Craniofacial center hosts ‘boot camp’ to build confidence, teamwork in kids

Craniofacial clinic project BUILD

Thirty Chicago kids participate in Project BUILD (building understanding and individual leadership development), a camp hosted by the UI Health Craniofacial Center with help from the Face the Future Foundation and Hot Ground Gym.

Nearly 30 kids, age 10 to 14, are participating in a UI Health Craniofacial Center camp meant to help adolescents and preadolescents at risk for low self-esteem and high levels of insecurity build confidence and embrace teamwork.

“We want kids who think, ‘I can’t do that,’ to realize how much strength and potential they have,” said Dr. Janine Rosenberg, a pediatric psychologist in the center.

Of the kids participating in the camp, which is called Project BUILD, for building understanding and individual leadership development, about half are patients of the center who have craniofacial differences, such as cleft lip and palate or a genetic disorder.

“Research has shown that kids who look different are likely to have higher levels of anxiety and fear of rejection that can significantly impact their confidence when it comes to working with others,” said Rosenberg, UIC assistant professor of clinical psychology. “We wanted to provide a safe and, equally important, fun space where kids can build skills like teamwork, trust and confidence.”

The other participants are kids without craniofacial conditions from Chicago’s Walt Disney Magnet School. Rosenberg says having a mix of patients and non-patients is helpful for creating a sense of equality in the group.

To host the camp, which is sponsored by the Face the Future Foundation, the center is collaborating with Hot Ground Gym, an activity program founded in 2013 by two military veterans with a mission of shaping today’s kids into strong and confident individuals through fun and physical activity.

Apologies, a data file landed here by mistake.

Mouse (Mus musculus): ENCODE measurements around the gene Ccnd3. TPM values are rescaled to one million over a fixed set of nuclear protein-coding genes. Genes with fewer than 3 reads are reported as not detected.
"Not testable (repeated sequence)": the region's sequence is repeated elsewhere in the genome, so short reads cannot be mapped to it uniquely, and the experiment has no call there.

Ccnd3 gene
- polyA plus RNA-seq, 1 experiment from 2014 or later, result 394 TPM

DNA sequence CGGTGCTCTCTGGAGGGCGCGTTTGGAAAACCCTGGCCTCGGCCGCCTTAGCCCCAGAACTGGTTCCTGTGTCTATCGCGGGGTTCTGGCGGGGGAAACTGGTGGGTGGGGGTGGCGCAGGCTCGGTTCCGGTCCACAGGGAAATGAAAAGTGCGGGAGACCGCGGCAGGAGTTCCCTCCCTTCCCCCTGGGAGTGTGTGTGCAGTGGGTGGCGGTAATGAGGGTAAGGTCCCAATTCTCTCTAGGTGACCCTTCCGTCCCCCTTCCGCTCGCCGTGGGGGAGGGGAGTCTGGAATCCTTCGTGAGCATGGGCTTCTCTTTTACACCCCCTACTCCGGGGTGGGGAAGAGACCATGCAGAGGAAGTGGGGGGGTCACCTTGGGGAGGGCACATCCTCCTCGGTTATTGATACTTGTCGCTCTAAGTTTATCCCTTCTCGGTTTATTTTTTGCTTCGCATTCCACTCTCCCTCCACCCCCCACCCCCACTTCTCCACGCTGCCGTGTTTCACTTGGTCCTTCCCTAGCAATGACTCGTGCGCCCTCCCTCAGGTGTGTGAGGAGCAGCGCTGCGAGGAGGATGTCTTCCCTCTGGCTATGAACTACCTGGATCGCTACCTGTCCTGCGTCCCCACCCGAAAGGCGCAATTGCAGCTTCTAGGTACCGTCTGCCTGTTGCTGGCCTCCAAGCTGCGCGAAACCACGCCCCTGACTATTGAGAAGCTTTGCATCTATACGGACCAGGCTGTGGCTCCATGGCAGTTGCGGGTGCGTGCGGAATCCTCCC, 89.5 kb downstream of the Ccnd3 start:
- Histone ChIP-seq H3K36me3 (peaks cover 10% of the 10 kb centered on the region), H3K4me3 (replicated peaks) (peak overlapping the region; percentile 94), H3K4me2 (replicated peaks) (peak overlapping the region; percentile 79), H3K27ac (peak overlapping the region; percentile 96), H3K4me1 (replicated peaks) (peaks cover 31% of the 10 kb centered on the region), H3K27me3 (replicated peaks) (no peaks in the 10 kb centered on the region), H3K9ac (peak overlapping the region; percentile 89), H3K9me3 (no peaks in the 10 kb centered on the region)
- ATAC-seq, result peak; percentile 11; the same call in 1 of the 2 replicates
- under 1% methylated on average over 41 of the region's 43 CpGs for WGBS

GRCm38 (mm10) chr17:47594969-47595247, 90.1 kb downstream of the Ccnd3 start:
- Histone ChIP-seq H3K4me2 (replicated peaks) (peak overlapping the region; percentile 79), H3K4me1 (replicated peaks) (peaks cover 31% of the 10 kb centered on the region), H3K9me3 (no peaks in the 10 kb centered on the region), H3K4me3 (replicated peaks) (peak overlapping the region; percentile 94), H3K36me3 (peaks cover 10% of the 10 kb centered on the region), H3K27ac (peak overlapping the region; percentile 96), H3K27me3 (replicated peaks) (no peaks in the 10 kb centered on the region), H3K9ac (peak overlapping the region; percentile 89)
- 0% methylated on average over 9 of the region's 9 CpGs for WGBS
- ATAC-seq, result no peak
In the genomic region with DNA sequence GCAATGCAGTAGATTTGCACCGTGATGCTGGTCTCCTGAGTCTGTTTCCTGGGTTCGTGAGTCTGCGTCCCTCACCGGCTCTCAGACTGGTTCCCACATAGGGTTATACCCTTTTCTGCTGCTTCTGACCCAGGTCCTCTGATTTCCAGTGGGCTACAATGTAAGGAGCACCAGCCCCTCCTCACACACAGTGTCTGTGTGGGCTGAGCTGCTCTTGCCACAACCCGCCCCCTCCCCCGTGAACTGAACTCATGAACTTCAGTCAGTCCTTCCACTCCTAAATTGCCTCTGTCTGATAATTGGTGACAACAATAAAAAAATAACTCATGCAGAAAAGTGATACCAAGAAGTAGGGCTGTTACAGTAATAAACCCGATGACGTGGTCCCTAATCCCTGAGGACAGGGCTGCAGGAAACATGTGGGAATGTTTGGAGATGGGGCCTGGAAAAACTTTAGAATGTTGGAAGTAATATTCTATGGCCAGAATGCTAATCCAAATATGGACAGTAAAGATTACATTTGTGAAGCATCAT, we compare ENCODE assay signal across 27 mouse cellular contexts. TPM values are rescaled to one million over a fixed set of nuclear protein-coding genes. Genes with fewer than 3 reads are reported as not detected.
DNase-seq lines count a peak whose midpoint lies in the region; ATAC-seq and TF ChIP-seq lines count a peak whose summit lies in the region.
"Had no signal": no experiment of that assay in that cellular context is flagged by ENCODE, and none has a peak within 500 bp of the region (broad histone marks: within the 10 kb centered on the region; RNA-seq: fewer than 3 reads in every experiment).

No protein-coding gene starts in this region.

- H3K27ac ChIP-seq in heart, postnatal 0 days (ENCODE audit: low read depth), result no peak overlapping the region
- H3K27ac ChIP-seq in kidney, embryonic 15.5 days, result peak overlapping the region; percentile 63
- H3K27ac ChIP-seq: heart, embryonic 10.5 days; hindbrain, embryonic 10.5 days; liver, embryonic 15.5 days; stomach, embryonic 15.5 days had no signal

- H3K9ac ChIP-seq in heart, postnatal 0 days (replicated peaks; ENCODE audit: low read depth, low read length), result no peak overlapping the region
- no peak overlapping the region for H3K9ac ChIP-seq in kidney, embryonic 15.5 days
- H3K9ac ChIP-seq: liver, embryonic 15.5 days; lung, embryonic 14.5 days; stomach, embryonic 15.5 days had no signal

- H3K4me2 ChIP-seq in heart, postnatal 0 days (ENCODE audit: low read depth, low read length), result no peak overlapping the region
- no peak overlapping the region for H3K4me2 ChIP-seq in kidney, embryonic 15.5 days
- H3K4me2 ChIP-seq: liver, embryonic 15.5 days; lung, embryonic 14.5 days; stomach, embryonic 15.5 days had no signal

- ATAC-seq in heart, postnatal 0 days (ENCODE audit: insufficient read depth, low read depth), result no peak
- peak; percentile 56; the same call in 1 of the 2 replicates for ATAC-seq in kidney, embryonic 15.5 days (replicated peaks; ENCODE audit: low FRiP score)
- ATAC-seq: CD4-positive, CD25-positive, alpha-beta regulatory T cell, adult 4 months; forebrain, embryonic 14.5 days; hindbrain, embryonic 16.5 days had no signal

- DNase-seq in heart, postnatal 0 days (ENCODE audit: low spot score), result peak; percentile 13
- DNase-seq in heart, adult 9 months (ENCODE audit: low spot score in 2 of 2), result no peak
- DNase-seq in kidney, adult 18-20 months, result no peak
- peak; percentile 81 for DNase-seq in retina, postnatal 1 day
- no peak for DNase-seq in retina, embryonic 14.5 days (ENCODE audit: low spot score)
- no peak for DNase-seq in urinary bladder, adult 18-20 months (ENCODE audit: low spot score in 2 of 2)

Craniofacial clinic project BUILD

Kids participate in confidence and team building activities like trust falls and navigating obstacles while blindfolded.

“The kids, and sometimes their families, participate in a series of physical activities, similar to a ropes course or family-friendly boot camp,” Rosenberg said.

One activity, for example, is a trust walk — one partner wears a blindfold while the other has to guide him or her across a series of obstacles, saying “duck here” or “step here.” Another activity has the group lifting one of their peers, who is sitting in a canoe and moving him or her across the room. Following the activities, kids will participate in a group session led by Rosenberg.

Kids and parents will fill out a survey when the camp is complete. The goal is to see an improvement in self-assessed resilience, as measured by statements like, “I am able to adapt when changes occur,” and “I believe I can achieve my goals, even if there are obstacles.”

Participants meet once a month, through June, on the UIC campus. The camp’s theme is “no failure,” a message Rosenberg says she hopes will remind participants they are not limited by their differences.